Cash is the main lever for the financial performance of a firm’s equity
shareholders, debt investors, and other partners. Let us discuss how to evaluate the cash flow management efficiency of an organization.
Let us look at the financial position of Priyanka Vaishnavi Limited (PV) for the latest financial year: Cash from Operations (CFO) Rs 12,500
crore; Capital expenditure Rs 5,000 crore; The current liabilities are Rs 6,500 crore. It has no interest-bearing short-term debt, long-term
a debt of Rs 8,000 crore, and net income of Rs 6,250 crore.
Cash flow types: Cash flow is divided into three variants; That is, operating cash flow (cash flow from operating activities or CFOs), cash flow from investment activities, and cash flow from financing activities. Of these,
CFOs are crucial in meeting the cash flow of an organization’s day-to-day operations. An organization must have a good account of the
CFO to attract the attention of investors (debt and equity).
Piotroski’s F-Score Framework offers a positive rating to an organization with a positive score in its CFO. Cash Flow Management Ratios: The following four ratios can be used by young investors to assess the cash flow
management of targeted firms. CFO to Net Income This ratio is called the quality of the income ratio.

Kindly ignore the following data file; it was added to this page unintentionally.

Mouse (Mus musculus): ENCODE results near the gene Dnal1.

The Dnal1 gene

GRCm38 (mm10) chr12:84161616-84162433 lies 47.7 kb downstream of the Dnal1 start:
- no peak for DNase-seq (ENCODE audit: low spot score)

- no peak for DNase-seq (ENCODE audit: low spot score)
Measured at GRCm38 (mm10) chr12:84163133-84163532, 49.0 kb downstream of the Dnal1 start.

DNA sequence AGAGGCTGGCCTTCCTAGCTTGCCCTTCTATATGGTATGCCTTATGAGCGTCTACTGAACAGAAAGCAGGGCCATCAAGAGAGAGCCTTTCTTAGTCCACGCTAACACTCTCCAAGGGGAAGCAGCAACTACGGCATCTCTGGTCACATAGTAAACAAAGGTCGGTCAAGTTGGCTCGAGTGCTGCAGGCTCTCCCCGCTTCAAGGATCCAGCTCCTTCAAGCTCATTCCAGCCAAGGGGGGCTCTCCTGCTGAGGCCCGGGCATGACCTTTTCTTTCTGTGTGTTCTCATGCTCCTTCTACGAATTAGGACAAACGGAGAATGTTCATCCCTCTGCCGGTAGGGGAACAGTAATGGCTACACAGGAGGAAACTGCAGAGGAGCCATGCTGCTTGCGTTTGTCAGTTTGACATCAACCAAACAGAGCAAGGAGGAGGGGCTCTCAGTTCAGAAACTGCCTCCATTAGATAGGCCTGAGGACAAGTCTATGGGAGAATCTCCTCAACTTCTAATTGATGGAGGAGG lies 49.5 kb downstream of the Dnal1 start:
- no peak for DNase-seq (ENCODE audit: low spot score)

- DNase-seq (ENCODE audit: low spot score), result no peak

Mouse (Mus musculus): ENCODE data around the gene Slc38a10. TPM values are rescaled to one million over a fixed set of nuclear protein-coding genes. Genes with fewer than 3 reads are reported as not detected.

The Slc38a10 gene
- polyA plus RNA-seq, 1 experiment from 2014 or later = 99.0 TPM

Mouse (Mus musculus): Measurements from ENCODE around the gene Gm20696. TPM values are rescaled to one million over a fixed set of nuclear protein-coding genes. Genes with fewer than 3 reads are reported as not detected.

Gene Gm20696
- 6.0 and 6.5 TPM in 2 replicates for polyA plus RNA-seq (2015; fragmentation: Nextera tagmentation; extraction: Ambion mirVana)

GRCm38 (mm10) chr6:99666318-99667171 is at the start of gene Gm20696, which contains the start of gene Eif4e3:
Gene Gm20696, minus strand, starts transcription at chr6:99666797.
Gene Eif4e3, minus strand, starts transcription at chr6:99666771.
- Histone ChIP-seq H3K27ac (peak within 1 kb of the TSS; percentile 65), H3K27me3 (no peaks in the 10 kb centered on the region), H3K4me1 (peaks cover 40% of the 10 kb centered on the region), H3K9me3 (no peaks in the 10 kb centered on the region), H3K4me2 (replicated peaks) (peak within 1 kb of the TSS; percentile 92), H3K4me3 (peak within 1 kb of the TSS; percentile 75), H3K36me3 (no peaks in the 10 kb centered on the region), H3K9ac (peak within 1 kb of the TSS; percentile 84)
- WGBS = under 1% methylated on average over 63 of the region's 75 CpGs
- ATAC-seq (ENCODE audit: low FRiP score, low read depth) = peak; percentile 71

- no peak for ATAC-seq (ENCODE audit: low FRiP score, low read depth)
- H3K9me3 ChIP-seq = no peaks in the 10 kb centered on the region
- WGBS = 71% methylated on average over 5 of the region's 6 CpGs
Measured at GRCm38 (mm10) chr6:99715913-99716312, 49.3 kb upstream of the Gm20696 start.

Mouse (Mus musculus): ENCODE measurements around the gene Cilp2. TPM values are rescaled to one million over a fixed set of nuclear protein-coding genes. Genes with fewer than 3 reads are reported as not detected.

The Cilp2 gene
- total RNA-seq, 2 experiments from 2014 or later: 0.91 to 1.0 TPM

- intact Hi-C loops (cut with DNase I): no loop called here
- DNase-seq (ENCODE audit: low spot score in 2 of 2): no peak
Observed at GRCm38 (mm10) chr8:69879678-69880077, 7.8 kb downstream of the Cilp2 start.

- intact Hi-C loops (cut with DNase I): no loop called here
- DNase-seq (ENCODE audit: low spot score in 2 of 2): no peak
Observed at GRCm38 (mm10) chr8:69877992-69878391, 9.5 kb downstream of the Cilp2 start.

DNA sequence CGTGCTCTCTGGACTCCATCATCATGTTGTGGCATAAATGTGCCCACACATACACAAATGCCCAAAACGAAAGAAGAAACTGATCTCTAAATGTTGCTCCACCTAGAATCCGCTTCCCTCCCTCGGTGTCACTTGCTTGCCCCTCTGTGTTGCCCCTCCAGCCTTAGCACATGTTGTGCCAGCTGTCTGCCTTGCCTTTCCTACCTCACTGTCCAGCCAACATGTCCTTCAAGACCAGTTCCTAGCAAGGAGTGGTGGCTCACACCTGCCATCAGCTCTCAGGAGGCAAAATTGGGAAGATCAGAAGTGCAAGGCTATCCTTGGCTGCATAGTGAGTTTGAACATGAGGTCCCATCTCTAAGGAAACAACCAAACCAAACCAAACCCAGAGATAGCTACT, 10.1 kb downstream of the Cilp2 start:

It is calculated by dividing the CFO by the profit (PAT or net income) of an entity. If the CFO exceeds the net income, it is assumed that the firm will be able to convert its accounting (actual) income into cash. Otherwise, the firm has poor cash flow management practices.
For PV, this is twice as much (= CFO of Rs 12,500 crore / PAT of Rs 6,250 crore), indicating that the company is good at managing cash flow. CFO to Capex Capex refers to capital expenditure. This ratio is calculated by dividing a CFO by the capital of an organization. It reveals the organization’s ability to finance its Capex with money generated from operating activities. For PV, it is 2.5 times (CFO Rs 12,500 crore / Capex Rs 5,000 crore).
The company is good at this metric because Capex has Rs 2.5 for every Rs 1in Capex. CFO to total debt It is calculated by dividing the CFO by
the total debt (the amount of interest incurred on current and long-term debt). For a healthy institution, this ratio should be at least one.
The total debt of PV is Rs 8,000 crore. This is 1.56 times the CFO of PV’s total debt (CFO of Rs 12,500 crore / total debt of Rs 8,000 crore). This
reflects that PV is attractive to its lenders as it has a CFO of 1.5 times the total debt. CFO to current liabilities It is calculated by dividing the
CFO by the current liabilities of an organization.
The higher the CFO in relation to current liabilities, the better the ability of an organization to repay current liabilities. In the case of PV, it is 1.92 times (i.e Rs 12,500 crore / Rs 6,500 crore), which shows that the company is
efficient in paying its current liabilities.